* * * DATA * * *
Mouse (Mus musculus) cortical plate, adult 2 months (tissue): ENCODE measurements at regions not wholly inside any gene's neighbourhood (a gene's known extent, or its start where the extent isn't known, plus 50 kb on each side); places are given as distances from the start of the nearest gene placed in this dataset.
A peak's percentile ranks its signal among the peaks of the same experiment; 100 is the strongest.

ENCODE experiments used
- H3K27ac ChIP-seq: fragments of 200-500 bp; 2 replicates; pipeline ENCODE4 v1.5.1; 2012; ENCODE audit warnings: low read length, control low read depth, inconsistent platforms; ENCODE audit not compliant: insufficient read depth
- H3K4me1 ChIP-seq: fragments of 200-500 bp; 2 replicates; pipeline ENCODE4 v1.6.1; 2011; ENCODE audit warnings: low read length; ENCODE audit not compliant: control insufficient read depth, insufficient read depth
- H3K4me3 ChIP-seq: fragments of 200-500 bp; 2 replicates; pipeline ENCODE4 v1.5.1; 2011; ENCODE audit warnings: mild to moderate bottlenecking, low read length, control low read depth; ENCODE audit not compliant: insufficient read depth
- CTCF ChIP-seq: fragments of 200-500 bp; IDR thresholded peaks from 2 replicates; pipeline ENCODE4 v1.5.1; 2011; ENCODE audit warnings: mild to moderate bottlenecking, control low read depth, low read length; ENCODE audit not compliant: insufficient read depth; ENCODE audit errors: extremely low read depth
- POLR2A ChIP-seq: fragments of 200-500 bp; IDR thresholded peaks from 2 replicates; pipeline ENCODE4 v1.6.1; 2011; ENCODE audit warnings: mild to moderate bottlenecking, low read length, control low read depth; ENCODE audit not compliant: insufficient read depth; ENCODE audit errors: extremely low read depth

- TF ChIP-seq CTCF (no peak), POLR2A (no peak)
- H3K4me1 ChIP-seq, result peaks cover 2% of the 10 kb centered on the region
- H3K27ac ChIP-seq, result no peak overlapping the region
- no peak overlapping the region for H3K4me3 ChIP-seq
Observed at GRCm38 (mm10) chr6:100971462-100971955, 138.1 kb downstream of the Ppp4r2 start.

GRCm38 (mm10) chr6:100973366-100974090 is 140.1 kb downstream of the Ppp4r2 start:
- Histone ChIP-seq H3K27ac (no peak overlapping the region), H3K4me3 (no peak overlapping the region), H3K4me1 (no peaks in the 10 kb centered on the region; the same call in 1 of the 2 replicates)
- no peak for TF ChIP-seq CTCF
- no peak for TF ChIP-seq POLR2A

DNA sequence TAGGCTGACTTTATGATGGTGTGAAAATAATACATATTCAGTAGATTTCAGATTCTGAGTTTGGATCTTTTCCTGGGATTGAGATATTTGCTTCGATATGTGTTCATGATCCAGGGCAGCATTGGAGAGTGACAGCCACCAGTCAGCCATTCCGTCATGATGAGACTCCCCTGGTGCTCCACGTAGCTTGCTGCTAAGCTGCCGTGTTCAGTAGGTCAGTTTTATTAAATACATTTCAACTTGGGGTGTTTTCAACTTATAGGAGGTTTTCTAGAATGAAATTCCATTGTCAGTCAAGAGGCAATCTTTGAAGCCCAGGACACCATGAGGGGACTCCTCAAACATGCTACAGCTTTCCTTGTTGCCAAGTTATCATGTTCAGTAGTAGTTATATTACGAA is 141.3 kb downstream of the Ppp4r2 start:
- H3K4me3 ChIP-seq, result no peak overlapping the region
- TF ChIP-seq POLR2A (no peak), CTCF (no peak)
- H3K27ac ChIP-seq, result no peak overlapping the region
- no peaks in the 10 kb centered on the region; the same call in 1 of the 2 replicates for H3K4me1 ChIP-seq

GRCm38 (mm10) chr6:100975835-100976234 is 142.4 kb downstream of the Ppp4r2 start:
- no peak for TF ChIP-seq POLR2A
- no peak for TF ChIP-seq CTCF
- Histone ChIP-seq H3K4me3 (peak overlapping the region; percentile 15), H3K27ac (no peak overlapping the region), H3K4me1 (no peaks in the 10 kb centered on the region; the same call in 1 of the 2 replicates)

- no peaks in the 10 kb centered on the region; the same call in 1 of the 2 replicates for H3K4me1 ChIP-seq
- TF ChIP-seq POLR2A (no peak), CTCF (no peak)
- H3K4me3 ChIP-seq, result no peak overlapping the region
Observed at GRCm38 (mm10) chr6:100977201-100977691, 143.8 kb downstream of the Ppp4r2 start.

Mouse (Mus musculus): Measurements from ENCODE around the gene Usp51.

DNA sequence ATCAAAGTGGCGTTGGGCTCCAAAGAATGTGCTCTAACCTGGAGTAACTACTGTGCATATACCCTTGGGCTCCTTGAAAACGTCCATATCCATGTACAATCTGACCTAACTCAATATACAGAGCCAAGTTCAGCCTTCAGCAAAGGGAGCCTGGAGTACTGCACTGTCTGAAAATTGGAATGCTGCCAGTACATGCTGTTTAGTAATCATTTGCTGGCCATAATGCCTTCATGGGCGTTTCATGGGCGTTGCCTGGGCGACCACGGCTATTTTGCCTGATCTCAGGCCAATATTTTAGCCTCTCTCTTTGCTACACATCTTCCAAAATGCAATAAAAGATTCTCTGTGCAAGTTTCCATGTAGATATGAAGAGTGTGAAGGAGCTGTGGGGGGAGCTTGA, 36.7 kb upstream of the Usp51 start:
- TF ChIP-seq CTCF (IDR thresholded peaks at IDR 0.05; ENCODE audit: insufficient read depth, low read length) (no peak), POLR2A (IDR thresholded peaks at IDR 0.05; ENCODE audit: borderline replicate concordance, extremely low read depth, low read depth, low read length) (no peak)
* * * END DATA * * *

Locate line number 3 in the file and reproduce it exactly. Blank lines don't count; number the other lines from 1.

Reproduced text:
ENCODE experiments used